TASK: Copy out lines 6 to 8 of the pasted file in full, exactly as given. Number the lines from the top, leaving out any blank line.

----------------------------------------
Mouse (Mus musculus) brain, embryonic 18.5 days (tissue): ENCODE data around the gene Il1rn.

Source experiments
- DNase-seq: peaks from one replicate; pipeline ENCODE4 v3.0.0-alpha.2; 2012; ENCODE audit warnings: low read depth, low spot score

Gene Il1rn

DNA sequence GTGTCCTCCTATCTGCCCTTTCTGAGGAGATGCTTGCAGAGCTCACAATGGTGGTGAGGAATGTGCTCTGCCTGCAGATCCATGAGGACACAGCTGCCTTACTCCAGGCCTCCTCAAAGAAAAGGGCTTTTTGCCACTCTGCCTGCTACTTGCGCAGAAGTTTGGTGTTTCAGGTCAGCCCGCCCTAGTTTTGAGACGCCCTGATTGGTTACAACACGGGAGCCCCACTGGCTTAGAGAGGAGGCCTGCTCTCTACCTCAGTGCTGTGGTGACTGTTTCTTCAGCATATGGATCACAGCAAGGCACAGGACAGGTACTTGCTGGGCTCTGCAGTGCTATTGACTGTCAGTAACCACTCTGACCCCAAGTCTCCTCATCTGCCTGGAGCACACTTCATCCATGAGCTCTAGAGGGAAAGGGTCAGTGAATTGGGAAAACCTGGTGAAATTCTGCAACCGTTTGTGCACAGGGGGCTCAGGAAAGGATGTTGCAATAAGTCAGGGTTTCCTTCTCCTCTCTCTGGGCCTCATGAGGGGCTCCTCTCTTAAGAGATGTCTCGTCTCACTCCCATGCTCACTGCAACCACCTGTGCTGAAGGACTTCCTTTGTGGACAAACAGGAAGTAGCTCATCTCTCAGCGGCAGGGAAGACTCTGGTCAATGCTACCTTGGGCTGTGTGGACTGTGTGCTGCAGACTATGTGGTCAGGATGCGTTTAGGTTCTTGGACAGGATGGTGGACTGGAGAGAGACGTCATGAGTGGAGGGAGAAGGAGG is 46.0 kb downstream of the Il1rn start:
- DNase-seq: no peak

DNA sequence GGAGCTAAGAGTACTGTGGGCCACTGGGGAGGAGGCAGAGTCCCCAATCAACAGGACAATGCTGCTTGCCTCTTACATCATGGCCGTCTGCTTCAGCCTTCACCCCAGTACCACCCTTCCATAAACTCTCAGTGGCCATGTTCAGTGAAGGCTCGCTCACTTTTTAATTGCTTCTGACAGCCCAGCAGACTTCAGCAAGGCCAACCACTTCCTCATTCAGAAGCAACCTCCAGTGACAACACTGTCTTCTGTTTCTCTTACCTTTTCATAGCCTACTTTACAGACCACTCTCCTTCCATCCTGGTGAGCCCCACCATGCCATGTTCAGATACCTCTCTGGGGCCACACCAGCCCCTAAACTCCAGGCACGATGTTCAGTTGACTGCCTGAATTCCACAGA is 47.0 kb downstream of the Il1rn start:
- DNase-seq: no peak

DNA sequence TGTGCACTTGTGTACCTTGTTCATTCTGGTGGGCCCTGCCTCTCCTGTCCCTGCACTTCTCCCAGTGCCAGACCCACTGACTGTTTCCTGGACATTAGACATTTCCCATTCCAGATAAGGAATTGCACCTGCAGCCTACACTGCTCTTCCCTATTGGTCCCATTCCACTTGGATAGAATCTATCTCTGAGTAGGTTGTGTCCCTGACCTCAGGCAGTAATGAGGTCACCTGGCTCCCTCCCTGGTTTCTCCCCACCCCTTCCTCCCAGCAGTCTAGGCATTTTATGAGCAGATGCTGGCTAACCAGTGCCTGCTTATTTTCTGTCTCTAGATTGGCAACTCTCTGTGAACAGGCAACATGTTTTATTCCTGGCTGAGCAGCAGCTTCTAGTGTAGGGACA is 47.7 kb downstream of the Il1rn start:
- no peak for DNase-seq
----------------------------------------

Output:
- DNase-seq: no peak

DNA sequence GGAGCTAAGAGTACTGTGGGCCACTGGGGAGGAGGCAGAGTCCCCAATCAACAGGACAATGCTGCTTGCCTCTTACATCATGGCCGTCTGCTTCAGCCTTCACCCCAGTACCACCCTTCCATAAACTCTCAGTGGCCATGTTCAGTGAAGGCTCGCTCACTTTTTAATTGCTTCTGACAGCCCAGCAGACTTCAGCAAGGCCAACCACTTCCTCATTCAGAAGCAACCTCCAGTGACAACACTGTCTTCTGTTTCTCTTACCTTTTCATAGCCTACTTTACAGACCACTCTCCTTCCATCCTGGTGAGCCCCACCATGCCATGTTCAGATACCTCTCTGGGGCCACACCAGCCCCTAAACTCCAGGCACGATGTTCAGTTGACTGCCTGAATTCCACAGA is 47.0 kb downstream of the Il1rn start:
- DNase-seq: no peak